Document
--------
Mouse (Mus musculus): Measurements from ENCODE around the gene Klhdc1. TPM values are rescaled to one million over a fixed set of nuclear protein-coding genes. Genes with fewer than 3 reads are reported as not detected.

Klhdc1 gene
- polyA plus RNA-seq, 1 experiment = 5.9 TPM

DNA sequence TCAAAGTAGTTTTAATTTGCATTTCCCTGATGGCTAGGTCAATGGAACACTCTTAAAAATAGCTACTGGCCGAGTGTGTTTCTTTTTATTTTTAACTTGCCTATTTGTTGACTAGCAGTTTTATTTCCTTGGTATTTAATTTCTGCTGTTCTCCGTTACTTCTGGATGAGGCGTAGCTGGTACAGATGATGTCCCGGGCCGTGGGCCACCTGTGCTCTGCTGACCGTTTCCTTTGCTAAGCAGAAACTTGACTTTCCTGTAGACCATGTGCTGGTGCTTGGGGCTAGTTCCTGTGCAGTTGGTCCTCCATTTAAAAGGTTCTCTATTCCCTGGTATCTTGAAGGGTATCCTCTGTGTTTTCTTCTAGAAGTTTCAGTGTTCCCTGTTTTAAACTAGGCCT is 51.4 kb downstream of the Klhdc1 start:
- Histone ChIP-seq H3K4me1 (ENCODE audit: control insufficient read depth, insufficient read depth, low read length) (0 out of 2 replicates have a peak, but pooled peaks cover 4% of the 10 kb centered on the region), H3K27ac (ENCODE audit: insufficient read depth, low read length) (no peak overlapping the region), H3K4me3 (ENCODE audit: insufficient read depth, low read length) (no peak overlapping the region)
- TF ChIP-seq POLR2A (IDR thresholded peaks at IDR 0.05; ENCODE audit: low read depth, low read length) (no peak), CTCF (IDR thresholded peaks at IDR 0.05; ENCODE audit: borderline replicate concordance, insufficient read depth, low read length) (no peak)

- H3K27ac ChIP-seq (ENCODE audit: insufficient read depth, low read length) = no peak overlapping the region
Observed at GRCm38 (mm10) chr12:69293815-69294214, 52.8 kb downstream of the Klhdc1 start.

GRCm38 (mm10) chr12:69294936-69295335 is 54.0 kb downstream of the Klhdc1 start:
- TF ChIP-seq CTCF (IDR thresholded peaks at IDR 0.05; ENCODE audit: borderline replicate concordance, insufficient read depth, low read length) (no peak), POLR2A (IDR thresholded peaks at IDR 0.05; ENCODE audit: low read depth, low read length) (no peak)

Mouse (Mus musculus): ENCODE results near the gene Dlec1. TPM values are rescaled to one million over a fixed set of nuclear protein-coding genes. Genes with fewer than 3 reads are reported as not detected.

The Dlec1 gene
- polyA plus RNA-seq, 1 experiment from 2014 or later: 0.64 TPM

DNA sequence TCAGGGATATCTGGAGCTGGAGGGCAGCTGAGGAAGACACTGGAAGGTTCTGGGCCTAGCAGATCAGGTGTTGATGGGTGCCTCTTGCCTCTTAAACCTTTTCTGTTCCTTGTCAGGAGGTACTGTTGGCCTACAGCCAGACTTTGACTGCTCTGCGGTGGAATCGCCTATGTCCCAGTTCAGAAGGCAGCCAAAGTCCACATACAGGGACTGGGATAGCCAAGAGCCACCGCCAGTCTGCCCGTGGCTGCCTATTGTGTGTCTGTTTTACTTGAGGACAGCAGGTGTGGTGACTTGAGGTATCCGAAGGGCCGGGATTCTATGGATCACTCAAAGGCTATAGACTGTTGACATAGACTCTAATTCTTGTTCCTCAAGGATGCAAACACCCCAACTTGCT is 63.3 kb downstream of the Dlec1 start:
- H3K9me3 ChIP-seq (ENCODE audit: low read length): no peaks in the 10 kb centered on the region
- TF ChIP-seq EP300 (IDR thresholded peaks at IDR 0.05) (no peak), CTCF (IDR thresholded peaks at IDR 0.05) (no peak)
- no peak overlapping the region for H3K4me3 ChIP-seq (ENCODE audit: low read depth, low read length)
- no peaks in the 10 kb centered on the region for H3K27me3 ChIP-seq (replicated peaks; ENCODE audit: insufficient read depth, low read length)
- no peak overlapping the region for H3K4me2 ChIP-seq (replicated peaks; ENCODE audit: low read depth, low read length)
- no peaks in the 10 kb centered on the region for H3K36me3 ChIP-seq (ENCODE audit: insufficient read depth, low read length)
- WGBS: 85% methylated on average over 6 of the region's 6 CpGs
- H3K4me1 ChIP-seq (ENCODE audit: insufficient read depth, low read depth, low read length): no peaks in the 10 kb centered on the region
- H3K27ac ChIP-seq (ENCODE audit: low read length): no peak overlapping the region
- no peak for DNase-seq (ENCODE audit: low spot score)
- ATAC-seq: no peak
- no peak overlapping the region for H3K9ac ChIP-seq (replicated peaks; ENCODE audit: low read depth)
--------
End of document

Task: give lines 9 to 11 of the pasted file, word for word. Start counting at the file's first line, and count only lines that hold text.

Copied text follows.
GRCm38 (mm10) chr12:69294936-69295335 is 54.0 kb downstream of the Klhdc1 start:
- TF ChIP-seq CTCF (IDR thresholded peaks at IDR 0.05; ENCODE audit: borderline replicate concordance, insufficient read depth, low read length) (no peak), POLR2A (IDR thresholded peaks at IDR 0.05; ENCODE audit: low read depth, low read length) (no peak)

Mouse (Mus musculus): ENCODE results near the gene Dlec1. TPM values are rescaled to one million over a fixed set of nuclear protein-coding genes. Genes with fewer than 3 reads are reported as not detected.